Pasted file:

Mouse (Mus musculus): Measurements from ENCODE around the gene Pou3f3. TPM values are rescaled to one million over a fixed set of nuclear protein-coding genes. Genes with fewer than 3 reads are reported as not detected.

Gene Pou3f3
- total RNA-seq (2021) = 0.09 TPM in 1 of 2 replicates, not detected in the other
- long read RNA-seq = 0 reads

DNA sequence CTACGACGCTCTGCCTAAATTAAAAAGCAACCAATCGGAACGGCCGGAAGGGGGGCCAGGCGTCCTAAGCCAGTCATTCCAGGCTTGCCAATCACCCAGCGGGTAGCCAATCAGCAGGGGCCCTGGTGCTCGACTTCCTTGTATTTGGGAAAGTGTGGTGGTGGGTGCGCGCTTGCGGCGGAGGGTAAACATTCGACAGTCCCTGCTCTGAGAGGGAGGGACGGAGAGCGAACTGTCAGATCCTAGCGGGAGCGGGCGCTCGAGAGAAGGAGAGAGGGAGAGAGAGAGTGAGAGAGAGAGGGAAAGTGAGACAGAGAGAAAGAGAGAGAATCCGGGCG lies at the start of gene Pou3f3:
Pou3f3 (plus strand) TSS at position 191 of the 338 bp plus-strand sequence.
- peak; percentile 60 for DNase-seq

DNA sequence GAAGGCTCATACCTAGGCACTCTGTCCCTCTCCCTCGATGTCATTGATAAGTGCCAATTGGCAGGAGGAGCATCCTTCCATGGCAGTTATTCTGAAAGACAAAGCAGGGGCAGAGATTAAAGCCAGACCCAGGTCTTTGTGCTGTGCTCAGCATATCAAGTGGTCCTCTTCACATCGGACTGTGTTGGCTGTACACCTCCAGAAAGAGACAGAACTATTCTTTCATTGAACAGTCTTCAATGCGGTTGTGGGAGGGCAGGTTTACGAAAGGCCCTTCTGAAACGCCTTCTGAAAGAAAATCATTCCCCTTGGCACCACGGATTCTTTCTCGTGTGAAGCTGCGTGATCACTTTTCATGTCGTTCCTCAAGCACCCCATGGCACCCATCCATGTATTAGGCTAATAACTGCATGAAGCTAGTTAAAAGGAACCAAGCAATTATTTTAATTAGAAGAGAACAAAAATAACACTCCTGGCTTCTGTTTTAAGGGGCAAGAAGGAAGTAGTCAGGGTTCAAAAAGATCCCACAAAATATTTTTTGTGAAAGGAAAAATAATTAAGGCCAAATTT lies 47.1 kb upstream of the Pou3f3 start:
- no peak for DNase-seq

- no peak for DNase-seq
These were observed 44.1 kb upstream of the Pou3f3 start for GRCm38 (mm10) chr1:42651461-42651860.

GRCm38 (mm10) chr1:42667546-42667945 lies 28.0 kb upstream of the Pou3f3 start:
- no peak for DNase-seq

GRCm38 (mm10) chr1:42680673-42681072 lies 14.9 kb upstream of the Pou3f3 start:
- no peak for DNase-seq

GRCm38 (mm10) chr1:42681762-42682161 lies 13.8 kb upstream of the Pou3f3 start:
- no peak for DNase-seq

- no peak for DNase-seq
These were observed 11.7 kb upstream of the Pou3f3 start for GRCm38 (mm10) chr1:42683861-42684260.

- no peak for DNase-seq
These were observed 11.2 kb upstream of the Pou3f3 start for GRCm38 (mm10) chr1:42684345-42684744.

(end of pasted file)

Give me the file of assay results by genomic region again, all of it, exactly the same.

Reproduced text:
Mouse (Mus musculus): Measurements from ENCODE around the gene Pou3f3. TPM values are rescaled to one million over a fixed set of nuclear protein-coding genes. Genes with fewer than 3 reads are reported as not detected.

Gene Pou3f3
- total RNA-seq (2021) = 0.09 TPM in 1 of 2 replicates, not detected in the other
- long read RNA-seq = 0 reads

DNA sequence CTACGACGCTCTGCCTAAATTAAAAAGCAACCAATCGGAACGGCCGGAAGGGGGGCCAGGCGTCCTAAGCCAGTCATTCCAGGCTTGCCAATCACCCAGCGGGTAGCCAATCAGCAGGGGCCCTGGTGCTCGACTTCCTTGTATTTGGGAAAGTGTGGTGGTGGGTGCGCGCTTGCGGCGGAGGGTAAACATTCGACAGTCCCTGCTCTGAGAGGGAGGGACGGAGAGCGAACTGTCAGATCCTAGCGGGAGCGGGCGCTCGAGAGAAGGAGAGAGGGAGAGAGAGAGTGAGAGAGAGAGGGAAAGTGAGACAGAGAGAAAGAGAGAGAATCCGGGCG lies at the start of gene Pou3f3:
Pou3f3 (plus strand) TSS at position 191 of the 338 bp plus-strand sequence.
- peak; percentile 60 for DNase-seq

DNA sequence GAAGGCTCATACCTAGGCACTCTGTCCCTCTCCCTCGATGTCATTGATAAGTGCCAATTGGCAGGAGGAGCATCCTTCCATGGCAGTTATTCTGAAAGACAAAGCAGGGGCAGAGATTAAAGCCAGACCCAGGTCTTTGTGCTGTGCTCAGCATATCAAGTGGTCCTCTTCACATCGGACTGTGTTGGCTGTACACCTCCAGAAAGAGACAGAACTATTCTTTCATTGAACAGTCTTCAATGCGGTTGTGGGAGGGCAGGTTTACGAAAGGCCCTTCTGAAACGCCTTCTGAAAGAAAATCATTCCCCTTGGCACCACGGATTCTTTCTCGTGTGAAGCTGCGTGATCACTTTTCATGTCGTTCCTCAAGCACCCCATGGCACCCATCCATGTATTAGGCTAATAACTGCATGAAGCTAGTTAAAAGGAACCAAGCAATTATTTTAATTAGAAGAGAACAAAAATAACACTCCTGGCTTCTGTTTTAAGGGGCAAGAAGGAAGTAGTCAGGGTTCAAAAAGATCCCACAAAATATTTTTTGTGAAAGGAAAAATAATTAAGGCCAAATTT lies 47.1 kb upstream of the Pou3f3 start:
- no peak for DNase-seq

- no peak for DNase-seq
These were observed 44.1 kb upstream of the Pou3f3 start for GRCm38 (mm10) chr1:42651461-42651860.

GRCm38 (mm10) chr1:42667546-42667945 lies 28.0 kb upstream of the Pou3f3 start:
- no peak for DNase-seq

GRCm38 (mm10) chr1:42680673-42681072 lies 14.9 kb upstream of the Pou3f3 start:
- no peak for DNase-seq

GRCm38 (mm10) chr1:42681762-42682161 lies 13.8 kb upstream of the Pou3f3 start:
- no peak for DNase-seq

- no peak for DNase-seq
These were observed 11.7 kb upstream of the Pou3f3 start for GRCm38 (mm10) chr1:42683861-42684260.

- no peak for DNase-seq
These were observed 11.2 kb upstream of the Pou3f3 start for GRCm38 (mm10) chr1:42684345-42684744.